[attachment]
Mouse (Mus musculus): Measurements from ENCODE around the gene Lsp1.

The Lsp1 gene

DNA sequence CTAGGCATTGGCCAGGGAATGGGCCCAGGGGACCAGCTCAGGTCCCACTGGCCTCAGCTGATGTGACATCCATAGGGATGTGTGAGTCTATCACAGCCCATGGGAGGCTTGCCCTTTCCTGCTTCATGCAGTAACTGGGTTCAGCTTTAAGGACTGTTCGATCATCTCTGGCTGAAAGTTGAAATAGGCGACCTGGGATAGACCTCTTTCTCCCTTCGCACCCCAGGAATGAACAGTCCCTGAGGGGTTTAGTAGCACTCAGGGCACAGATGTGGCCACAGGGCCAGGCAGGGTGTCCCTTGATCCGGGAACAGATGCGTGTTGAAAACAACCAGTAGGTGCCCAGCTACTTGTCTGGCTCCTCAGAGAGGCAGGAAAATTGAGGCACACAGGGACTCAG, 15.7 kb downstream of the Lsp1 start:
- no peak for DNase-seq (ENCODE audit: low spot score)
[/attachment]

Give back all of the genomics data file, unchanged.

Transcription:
Mouse (Mus musculus): Measurements from ENCODE around the gene Lsp1.

The Lsp1 gene

DNA sequence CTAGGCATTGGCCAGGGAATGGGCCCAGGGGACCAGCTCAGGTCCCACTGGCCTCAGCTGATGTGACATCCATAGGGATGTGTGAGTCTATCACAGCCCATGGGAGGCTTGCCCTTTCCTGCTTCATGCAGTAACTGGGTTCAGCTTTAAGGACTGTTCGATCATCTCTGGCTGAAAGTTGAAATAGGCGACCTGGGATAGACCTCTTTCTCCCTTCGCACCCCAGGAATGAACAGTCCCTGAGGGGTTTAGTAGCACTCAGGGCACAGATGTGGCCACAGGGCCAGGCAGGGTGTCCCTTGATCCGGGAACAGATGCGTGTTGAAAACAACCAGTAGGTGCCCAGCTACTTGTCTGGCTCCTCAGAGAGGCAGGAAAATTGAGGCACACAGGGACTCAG, 15.7 kb downstream of the Lsp1 start:
- no peak for DNase-seq (ENCODE audit: low spot score)